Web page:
The Bible records the Last Supper of Christ and His disciples during Passover in the four gospels. While Matthew, Mark, and Luke give a snapshot of the evening, John gives a more detailed, personal account of Jesus’ purpose for the evening in chapters 13-17.

Jesus’ life and ministry culminated on the night of the Last Supper. Jews all over Israel celebrated the Passover Feast, but Jesus had a much higher agenda for His “family” of three years. He was there to say good-bye and give final instructions to prepare His disciples for ministry. With the Holy Spirit’s help, they would pick up the torch and carry Jesus’ ministry forward. Luke 22:15 records that Jesus “eagerly desired” to share the Passover meal with them. Yet, from their words and Jesus’ admonitions, we see there was still much for them to learn.

Like most families during the holidays, Jesus’ inner circle wasn’t without its foibles.
Foibles = Weaknesses
Even after Jesus washes their feet in a lesson about servanthood, Luke 22:24 shows the disciples still squabbling over their places in His kingdom. One brooded about his perceived notion of Jesus’ earthly kingdom, and Jesus called him out on his plan of betrayal in John 13:18-27.

Was Jesus disappointed, with so much at stake, that His followers still behaved in a very human fashion? After all, He had spent three years trying to mold them into men capable of carrying His ministry into the future.

We don’t see the frustration Jesus displayed in other places in the Gospels, such as Mark 9:14-29. We see patience in our Lord at the Last Supper, even though He corrected the men. This was to be the last time before his death that they sat together, sharing a meal, receiving instructions, and praying. Jesus was in His brother mode as well as His father mode.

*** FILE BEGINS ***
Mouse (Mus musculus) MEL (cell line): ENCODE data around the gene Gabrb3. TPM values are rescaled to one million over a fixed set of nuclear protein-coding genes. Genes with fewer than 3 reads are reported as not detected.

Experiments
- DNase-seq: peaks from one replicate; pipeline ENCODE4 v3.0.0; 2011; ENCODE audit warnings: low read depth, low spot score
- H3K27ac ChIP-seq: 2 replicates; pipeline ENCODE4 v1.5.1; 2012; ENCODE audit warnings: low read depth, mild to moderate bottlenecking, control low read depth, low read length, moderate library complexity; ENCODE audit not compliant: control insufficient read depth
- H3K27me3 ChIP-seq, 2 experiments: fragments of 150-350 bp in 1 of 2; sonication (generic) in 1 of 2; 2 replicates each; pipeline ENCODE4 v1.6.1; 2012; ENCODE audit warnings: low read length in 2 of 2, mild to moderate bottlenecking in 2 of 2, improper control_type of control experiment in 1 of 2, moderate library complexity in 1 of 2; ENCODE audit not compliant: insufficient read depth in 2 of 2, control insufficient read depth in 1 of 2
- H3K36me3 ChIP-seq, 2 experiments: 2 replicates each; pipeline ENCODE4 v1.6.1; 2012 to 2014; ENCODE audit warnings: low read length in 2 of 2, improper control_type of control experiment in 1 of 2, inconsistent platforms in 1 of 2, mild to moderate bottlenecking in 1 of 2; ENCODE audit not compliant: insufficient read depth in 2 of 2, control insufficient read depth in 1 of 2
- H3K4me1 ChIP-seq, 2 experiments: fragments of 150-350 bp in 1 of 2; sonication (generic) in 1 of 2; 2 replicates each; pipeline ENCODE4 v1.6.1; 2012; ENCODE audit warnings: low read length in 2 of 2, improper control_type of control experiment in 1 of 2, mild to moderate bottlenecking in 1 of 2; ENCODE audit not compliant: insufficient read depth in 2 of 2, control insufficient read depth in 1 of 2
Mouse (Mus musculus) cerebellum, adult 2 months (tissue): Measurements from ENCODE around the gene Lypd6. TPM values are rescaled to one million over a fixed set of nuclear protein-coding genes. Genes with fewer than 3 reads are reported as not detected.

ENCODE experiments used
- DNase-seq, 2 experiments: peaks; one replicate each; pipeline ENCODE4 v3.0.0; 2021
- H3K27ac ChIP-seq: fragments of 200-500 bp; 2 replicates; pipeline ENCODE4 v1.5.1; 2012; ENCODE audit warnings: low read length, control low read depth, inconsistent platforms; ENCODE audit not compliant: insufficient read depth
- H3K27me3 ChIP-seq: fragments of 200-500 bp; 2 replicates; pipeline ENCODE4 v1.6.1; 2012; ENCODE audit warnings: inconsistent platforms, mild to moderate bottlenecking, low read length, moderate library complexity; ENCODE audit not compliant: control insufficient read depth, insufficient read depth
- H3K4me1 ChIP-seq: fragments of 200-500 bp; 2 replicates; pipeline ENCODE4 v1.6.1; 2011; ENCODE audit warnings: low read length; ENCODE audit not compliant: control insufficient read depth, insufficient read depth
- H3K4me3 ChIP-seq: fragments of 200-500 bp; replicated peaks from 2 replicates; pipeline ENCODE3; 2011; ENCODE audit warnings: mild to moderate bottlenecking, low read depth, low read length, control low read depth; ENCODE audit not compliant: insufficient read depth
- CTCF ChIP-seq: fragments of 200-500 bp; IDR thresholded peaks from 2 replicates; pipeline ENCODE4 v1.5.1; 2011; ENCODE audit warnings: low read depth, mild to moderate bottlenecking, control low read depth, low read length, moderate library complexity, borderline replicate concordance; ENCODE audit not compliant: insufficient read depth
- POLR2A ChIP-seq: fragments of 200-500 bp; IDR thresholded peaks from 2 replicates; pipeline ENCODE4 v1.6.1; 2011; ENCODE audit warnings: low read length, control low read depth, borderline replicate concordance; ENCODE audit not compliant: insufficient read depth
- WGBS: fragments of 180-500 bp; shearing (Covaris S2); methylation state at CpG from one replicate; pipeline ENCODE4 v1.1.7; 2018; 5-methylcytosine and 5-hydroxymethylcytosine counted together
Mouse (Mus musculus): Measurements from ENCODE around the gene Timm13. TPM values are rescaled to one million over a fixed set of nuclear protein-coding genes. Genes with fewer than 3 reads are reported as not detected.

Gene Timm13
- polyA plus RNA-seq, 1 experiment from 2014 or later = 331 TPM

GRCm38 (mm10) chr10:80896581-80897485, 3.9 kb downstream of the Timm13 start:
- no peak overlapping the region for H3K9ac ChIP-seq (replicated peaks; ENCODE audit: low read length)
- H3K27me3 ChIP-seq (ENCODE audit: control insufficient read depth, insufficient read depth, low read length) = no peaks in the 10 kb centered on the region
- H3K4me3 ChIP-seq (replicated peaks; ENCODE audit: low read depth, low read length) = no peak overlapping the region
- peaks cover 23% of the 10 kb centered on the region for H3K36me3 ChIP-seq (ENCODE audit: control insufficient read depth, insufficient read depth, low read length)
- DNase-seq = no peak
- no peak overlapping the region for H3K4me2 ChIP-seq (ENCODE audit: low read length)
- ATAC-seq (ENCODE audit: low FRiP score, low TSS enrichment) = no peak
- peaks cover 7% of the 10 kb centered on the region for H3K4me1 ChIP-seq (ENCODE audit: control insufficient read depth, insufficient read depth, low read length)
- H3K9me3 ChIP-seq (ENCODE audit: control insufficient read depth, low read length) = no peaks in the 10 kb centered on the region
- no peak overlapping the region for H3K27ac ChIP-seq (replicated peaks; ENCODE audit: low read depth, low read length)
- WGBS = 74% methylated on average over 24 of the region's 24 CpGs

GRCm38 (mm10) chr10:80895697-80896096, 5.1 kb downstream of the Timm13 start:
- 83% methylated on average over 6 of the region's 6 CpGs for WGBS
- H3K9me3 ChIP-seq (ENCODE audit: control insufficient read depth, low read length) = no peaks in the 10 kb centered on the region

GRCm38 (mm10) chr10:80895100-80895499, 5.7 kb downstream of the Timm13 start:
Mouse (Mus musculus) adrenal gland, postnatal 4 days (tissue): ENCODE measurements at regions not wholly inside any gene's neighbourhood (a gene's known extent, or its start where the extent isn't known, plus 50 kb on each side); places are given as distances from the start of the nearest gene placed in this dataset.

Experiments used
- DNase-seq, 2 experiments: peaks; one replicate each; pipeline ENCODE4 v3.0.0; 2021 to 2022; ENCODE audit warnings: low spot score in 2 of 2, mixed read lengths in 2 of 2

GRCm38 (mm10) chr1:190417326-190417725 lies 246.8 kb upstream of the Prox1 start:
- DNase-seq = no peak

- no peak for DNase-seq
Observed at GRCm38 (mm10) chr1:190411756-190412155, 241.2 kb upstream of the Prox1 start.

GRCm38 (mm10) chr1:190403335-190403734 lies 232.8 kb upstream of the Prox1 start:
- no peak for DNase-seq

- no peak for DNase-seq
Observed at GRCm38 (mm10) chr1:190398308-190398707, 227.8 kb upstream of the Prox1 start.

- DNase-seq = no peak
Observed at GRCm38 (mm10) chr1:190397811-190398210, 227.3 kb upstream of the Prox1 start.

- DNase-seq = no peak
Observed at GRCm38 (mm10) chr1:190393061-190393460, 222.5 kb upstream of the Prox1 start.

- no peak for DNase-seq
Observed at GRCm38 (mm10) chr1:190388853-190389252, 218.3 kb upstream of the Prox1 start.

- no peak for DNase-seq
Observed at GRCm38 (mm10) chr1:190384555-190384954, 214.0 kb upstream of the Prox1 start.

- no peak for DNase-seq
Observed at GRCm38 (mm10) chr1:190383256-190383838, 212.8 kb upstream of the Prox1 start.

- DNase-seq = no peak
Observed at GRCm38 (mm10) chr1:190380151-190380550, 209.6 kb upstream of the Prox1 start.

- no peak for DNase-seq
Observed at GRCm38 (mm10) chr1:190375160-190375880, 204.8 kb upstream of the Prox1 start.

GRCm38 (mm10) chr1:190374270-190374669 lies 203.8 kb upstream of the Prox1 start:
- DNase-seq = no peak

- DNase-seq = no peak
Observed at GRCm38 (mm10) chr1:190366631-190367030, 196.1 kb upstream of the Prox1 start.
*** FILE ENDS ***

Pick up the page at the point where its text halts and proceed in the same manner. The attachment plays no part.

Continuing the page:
It’s easy for us to believe we would’ve behaved differently than the disciples. If Jesus were here today in the flesh, teaching us, surely it wouldn’t have taken three years for us to comprehend that He is the Messiah and to overcome our human nature. Yet, as we look at our own lives and Christ’s hand in our trials and triumphs, we are capable of being just as whiny, divisive, and self-promoting as the twelve disciples.

We can all think of occasions where a situation didn’t work out the way we envisioned, and we took matters into our own hands to make it work. Maybe not to the extent Judas did, but nevertheless we tried to give God the agenda we wanted Him to work by. And if we’re honest, we’ll admit we’ve argued our point of view, much like Peter, even when through God’s Word or prayer we’re being told something different.

Jesus’ quandary wasn’t so much that He had to go to the cross, although that was a dire situation to be in. Rather, the intensity and depth of His words in John 13 through 17 show us that like all teachers, His concern was whether His pupils were ready for graduation. He gave them final instructions and then handed them over to the Holy Spirit, who would take them into the future. He ended the supper by praying for Himself, His disciples, and all believers (John 17).

Then He went on to fulfill God’s plan for His own life.

When I look back over my life, the lessons I tried to teach my children, the plans I’ve tried to fulfill, whether career or ministry-wise, and every decision I’ve made—I realize after I’ve done my best; what happens next often isn’t up to me. Daily, I must choose to hand the reins to God, take up my cross, and follow Jesus. I believe that, above all else, this was what Jesus tried so hard to instill in His disciples. It’s a lesson He ultimately modeled by going to the Garden of Gethsemane, praying, and then yielding to His Father’s will. It’s a lesson I'm still learning to put into practice.

As we enter the final Holy days before celebrating Resurrection Sunday, what problem are you wrestling with that you simply need to hand over to the Lord and instead take up your cross and follow Him?

Are you willing to let Him lead—no matter where it takes you?